It could soon become easier for people to fix a range of products, with the federal government considering measures aimed at enhancing consumers' right to repair. It follows a Productivity Commission report that found significant barriers to repairing some goods in Australia.
In their retirement, Karen and Danny Ellis are putting their mending skills to use.
They travel to organised community repair events around Victoria to lend a hand with fixing things.Mr Ellis repairs kettles, D-V-D players, toys, toasters, clocks and lamps, among other things.
But he says increasing product complexity is making it hard to get into some items, and purchasing a single replacement part can be troublesome.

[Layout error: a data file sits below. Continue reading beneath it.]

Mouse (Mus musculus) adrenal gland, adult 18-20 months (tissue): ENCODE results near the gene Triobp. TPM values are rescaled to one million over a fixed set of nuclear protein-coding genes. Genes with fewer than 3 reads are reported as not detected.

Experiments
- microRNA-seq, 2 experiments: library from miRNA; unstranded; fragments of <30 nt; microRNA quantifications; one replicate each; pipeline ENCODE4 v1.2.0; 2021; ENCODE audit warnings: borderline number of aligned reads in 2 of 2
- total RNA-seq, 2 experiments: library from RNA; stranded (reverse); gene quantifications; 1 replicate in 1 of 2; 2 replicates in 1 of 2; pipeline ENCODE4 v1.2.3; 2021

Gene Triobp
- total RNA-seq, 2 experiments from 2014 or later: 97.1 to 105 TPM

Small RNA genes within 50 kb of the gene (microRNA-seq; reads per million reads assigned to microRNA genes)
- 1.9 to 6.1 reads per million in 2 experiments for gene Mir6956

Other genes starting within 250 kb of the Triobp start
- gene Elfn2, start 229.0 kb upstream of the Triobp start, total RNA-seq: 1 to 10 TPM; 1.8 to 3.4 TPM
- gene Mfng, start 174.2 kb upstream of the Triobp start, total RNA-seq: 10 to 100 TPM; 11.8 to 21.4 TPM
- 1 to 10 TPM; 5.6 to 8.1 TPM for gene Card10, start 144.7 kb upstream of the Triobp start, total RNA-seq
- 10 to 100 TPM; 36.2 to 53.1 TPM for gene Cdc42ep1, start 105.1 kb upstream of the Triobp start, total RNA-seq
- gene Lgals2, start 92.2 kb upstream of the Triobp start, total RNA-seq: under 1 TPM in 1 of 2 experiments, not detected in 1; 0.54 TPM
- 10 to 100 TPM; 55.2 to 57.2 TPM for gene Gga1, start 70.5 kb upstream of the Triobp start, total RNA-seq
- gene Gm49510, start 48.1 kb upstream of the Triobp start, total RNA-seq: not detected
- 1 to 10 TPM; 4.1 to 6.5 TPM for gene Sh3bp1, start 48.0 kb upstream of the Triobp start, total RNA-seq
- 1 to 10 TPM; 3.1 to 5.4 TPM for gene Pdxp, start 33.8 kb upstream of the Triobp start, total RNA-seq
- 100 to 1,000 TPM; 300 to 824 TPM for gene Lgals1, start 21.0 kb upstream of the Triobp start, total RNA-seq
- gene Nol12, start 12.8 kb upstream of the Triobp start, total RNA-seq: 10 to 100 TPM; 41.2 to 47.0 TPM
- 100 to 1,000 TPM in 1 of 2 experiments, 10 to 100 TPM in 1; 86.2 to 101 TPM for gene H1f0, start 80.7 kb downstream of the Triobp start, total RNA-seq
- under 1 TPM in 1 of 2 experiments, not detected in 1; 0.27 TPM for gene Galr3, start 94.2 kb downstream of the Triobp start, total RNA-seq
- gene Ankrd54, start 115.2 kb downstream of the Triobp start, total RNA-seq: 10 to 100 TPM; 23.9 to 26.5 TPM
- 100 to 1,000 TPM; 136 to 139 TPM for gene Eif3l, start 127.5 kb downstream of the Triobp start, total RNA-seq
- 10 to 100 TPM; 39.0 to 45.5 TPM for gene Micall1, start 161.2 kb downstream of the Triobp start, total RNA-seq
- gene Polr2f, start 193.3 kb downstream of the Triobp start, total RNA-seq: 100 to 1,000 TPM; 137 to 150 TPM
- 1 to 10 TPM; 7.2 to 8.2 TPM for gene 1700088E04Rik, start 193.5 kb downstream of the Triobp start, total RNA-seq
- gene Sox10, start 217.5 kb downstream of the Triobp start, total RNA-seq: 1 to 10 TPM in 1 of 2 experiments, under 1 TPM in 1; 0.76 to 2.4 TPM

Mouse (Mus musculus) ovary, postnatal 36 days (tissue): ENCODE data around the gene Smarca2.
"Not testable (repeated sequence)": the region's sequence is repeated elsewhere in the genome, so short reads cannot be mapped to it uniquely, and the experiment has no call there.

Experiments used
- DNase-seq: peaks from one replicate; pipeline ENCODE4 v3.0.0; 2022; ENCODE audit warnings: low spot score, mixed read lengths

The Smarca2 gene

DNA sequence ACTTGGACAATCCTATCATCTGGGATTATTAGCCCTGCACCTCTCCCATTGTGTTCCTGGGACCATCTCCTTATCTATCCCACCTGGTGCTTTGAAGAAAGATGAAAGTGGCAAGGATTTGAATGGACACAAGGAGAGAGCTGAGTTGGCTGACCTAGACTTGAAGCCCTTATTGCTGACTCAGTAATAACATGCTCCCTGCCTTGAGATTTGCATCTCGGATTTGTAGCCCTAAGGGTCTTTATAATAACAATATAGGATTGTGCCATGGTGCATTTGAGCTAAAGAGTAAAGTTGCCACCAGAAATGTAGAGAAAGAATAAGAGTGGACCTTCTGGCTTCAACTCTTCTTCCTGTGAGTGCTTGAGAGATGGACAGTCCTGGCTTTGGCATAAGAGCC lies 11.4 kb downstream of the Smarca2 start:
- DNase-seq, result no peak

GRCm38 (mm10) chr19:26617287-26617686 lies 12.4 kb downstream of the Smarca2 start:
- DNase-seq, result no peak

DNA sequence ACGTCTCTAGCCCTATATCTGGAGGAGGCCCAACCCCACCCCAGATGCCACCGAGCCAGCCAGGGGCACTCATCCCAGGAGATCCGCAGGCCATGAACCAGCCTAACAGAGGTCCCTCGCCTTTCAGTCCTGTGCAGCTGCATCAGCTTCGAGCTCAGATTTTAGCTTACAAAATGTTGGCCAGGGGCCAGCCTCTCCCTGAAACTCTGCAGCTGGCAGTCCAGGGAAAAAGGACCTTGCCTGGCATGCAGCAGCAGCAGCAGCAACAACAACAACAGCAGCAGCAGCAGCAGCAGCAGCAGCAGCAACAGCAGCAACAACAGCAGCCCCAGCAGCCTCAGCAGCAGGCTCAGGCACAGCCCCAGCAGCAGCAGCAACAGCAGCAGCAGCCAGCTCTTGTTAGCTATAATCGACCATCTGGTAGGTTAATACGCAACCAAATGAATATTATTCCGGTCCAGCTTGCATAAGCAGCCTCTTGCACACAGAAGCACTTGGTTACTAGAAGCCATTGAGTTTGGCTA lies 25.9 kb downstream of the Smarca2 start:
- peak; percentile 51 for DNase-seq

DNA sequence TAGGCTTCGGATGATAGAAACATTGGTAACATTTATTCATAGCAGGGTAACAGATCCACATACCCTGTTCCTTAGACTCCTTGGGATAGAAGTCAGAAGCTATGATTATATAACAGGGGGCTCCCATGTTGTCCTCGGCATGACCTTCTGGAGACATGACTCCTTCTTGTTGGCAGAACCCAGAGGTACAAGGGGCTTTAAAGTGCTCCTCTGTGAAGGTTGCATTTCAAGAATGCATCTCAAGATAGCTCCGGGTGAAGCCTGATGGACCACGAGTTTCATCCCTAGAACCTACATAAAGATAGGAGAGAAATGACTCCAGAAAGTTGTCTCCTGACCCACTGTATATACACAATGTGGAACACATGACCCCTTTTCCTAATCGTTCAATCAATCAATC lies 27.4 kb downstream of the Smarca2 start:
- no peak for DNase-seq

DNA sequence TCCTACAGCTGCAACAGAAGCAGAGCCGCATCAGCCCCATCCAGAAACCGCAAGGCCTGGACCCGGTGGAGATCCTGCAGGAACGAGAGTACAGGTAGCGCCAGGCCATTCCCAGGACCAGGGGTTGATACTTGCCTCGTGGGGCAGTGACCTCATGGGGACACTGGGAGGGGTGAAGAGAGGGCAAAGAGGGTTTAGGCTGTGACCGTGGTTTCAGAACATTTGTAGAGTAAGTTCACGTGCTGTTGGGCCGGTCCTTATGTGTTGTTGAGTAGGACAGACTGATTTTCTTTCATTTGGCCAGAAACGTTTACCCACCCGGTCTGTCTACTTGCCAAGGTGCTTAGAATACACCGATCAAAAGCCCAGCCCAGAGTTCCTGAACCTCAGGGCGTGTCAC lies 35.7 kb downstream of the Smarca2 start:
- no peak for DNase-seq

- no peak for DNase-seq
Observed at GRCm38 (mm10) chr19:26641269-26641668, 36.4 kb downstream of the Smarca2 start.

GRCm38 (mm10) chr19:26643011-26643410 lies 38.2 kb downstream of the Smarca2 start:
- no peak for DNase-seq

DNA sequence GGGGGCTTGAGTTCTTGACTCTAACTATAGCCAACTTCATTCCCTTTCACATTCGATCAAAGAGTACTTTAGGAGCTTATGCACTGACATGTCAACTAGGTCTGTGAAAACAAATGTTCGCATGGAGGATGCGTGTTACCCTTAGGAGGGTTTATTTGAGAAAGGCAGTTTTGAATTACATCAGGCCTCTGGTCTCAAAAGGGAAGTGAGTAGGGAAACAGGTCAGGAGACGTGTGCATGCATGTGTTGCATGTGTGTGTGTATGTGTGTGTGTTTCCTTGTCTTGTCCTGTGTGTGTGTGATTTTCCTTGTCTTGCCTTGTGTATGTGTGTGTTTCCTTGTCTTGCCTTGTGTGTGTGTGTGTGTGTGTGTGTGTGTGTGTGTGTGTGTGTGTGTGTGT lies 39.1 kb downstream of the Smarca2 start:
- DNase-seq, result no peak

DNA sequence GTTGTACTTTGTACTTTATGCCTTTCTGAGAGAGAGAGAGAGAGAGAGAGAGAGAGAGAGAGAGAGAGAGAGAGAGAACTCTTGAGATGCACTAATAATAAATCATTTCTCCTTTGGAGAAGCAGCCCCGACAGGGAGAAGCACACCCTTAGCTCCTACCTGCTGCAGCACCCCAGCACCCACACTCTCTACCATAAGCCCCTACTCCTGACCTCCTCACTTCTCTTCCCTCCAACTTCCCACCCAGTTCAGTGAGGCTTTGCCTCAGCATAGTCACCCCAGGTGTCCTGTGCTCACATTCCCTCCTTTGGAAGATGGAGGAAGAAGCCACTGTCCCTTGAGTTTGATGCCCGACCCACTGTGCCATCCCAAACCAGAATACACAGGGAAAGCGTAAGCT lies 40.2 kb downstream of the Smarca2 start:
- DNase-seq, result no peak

- Repair Cafes in Ballarat, Victoria aim of reducing waste that goes to landfill.
- Labelling scheme would allow shoppers to make better-informed choices.
- The Productivity Commission report recommends the Copyright Act is amended to include an exception that allows for the reproduction and sharing of repair information under certain circumstances.
A Productivity Commission report released this December found there are "significant and unnecessary barriers" to fixing some products in Australia.
It states that action by consumers and manufacturers could not only make repairs easier and less costly, but also reduce harm to the environment.
"Good product design, the reuse of materials that would otherwise end up in landfill, and greater awareness of consumer rights and responsibilities can all play a part in reducing harm to the environment caused by the needless disposal of products that are no longer desired."